Orders To U.S. Factories Likely Up In July

WASHINGTON (AP) — Stronger demand for aircraft and autos likely pushed orders to U.S. factories up at a solid pace in July. Economists surveyed by FactSet expect factory orders increased 1.8 percent in July, marking a rebound following a gloomy spring. The Commerce Department is scheduled to release the July report at 8:30 a.

WASHINGTON (AP) — Stronger demand for aircraft and autos likely pushed orders to U.S. factories up at a solid pace in July.

Economists surveyed by FactSet expect factory orders increased 1.8 percent in July, marking a rebound following a gloomy spring. The Commerce Department is scheduled to release the July report at 8:30 a.m. Eastern time on Wednesday.

In June, factory orders dropped by 0.8 percent as high energy prices and supply disruptions caused by natural disasters in Japan slowed U.S. manufacturing along with the broader economy.

Manufacturing had been one of the strongest areas of the economy since the recession ended. But economists are worried that the overall economic slowdown will crimp consumer demand and cause factories to cut back on production and hiring.

A preliminary report last week covering just durable goods showed a rebound in July with demand rising 4 percent. That estimate for durable goods will be revised Wednesday and the government will also report on orders for nondurable goods, products such as chemicals and paper that are not expected to last as long as three years.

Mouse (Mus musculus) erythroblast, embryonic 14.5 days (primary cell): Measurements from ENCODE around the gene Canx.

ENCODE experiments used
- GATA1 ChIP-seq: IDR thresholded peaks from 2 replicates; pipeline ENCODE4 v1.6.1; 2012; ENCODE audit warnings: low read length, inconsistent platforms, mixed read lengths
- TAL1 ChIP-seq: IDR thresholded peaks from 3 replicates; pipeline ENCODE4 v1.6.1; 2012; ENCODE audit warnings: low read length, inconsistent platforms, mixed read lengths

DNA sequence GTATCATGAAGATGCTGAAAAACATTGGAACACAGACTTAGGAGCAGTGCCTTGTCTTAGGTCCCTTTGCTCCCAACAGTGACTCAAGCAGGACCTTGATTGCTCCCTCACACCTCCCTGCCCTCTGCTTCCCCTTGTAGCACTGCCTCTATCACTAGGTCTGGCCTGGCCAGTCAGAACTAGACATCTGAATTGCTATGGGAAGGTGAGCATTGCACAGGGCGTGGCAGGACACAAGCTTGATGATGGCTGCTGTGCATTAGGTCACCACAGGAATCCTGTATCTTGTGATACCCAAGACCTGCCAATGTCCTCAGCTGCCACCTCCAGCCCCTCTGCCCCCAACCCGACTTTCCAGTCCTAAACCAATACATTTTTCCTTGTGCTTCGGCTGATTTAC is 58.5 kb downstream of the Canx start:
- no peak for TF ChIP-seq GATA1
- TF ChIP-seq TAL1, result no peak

The durable goods report showed that a key category that tracks business investment plans fell 1.5 percent in July — the biggest drop in six months.

That raised concerns that businesses are pulling back on spending.

Economists are worried that the turmoil in the stock market in August could cause businesses and consumers to pull back further.

The economy grew at an annual rate of just 0.7 percent in the first six months of this year, the weakest performance since the recession ended two years ago.

Markets became more turbulent over the last month as Europe's debt crisis intensified and U.S. lawmakers fought over raising the nation's debt limit, agreeing to increase it on Aug. 2 just hours before a potential default.

The prolonged debate over the debt ceiling led Standard & Poor's to lower its rating on U.S. long-term debt for the first time in history.

A handful of reports showed that growth picked up at the start July-September quarter. In July, consumer spending rose by the most in five months and the economy created twice the number of jobs as in each of the previous two months.

Still, consumer confidence in the economy plunged in August to a two-year low, according to a report Tuesday from the Conference Board.

Many economists have been lowering their estimates for growth in the second half of this year with some forecasting growth at around 1 percent, only slightly better than the first six months and far below the pace needed to make a significant on unemployment.

The Federal Reserve at its Aug. 9 meeting took the unprecedented step of pledging to hold interest rates near zero for another two years if economic growth remains weak.

Minutes of those discussions released Tuesday showed that some Fed officials were pushing for a more aggressive response but settled on the two-year pledge and an agreement that the Fed would explore other options at their next meeting in September.

That session has been expanded from one to two days to provide more time to discuss options.

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